1. I have not studied doggery (although I did study doggeral some years ago), but it seems reasonable to me (sometimes) to lump a few breeds of dogs together, provided there are enough shared characteristics. Lord knows we do that with any number of other things. Thus we talk about whites or blacks or hispanics as a group, and there is some utility to that. We can see, for example, that the group we call Asian seems to fare better in academics than those in our other groups.
    Likewise, it may be true that a group of dog breeds will exhibit a characteristic to a greater extent than a different group. So retrievers, as a group, may be better at swimming and at bringing a ball back to the one who threw the ball. Hounds may be better at pursuing live prey.
    But, there is a tendency to think of a group as all one thing and to ignore the diversity within groups and the overlap between them. To do so is either ignorant or stupid, whether we’re talking about humans or dogs.
    On the other hand, profiling may be useful when encountering a strange dog. I tend to give all strange dogs a wide berth, a legacy perhaps of the severe bite to the face I suffered some 70 years ago (by an unknown breed). But, I would be even more cautious around one of the breeds presumed to be more vicious. Unfair to that sweet, gentle, American pit bull terrier? Perhaps. Or, perhaps wisely judicious.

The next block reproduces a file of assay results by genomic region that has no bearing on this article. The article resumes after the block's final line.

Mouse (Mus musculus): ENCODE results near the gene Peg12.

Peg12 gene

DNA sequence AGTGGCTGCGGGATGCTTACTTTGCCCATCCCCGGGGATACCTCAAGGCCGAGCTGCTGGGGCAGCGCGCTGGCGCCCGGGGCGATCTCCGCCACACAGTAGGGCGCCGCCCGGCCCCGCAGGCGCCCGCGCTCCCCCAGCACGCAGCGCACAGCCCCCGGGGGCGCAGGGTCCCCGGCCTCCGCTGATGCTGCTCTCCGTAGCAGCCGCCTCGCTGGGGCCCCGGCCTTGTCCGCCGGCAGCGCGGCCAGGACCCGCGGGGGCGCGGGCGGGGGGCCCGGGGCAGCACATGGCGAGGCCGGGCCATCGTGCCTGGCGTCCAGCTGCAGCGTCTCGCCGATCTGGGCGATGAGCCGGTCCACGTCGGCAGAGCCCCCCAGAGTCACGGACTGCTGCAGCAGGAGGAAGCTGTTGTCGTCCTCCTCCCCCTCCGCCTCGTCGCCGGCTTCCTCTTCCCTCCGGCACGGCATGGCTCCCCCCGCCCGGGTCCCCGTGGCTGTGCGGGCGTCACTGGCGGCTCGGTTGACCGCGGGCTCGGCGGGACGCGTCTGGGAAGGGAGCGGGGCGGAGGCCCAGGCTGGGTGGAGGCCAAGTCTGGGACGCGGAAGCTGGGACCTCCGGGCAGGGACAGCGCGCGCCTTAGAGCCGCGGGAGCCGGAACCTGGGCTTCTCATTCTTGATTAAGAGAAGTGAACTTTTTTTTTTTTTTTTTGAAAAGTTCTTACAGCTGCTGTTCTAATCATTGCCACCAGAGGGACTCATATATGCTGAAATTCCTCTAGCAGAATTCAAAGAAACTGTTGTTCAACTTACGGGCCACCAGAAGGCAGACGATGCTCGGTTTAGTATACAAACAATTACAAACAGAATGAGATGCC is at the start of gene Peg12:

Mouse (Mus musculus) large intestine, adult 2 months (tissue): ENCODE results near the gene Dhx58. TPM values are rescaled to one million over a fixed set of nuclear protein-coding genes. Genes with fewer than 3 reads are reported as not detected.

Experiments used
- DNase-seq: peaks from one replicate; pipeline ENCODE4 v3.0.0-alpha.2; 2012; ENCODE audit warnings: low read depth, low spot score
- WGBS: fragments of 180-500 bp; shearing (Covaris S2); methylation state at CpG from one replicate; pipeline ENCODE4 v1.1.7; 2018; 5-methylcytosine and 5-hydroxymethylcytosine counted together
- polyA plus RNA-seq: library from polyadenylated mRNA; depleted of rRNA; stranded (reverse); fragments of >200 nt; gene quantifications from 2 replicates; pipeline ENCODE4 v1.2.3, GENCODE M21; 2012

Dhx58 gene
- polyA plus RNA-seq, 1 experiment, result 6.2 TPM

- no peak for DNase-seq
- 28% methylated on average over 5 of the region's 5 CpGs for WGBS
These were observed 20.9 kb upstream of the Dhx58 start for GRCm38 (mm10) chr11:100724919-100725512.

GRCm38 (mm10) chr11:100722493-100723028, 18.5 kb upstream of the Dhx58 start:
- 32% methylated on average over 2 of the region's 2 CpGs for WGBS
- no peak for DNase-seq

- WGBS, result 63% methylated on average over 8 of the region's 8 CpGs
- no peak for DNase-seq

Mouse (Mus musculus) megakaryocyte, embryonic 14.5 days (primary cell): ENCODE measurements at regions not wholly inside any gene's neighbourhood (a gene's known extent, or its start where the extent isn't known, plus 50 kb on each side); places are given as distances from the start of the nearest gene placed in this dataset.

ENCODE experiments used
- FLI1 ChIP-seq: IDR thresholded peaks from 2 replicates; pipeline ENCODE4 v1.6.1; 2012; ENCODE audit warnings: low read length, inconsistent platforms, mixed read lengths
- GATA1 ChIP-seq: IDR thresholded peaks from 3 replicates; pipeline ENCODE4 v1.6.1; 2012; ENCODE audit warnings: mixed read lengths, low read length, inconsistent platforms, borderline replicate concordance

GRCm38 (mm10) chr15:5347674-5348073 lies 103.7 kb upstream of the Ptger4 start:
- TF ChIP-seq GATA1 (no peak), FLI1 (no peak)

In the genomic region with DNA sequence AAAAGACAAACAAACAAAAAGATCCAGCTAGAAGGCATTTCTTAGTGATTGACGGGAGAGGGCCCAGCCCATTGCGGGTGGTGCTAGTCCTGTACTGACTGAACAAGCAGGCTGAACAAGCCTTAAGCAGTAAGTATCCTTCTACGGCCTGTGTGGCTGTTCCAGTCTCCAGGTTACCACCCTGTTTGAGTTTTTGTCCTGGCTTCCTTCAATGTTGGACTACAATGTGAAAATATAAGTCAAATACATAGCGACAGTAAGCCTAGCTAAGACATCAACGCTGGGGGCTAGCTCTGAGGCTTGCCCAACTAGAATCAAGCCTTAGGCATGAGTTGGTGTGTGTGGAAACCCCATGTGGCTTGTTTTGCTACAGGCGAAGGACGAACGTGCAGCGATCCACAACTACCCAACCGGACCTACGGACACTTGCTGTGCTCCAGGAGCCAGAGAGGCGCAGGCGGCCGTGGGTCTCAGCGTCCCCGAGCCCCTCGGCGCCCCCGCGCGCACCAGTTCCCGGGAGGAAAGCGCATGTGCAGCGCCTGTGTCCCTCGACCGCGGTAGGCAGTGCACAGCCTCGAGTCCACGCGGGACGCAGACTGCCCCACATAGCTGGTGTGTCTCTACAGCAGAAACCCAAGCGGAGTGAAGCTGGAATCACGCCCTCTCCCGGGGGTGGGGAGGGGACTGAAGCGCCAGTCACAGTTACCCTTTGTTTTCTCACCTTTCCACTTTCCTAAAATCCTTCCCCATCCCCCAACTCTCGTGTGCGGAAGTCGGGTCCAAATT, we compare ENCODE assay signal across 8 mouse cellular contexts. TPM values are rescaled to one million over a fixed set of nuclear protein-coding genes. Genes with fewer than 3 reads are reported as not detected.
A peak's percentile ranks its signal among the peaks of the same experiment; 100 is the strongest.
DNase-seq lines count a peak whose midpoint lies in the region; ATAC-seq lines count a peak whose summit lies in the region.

2. We bred dogs growing up.

    German Shepard’s
    Doberman Pincers
    English Springer Spaniels
    Pit bulls!

    Besides the spaniels… we had the scary dog breeds house!

    We lived on 5 acres smack in the suburbs and not ONCE did our dogs EVER bite a person, dog, or anything except a chicken that got out and once a baby lamb it thought was a toy.

    The pit bulls were the moist loving, beautiful tempered ones of all.

    The spaniels were pretty active…

    All were awesome.

    My aunts poodles and other relatives poodle mix bit constantly.

    It was crazy how the fear of pit bulls started and grew.

    The people who fought them I think are partly responsible. That happened where we lived. Was so sad.

    People are pretty ignorant about most things, including dogs.

    And then perfectly innocent ones suffer.

    Ann should know better.

  3. I got into an argument online about this, where someone claimed “pit bulls” were bred to be vicious for 100’s of years. When pressed, he said since the 1800’s. I then asked how 200 years of breading overcame 10,000 years of domestication. I then got accused of being unscientific.

    • When I was a kid, nobody ever talked about “pit bulls” as scary dogs. It was all Dobermans and German Shepherds. Not until dog fighting caught on in the inner city was “the vicious pit bull” even a thing. In the Our Gang” comedies, “Pete,” the gang’s dog, was an American Pit Bull Terrier, and nothing was scary about him.

    • There was an experiment in Russia by Dmitri Belyaev where he took wild silver foxes and over 40 generations of selective breeding produced a completely tame breed of fox. If a wild animal can be bred into a tame animal, then I can see no reason why a tame animal can’t be bred into a vicious animal.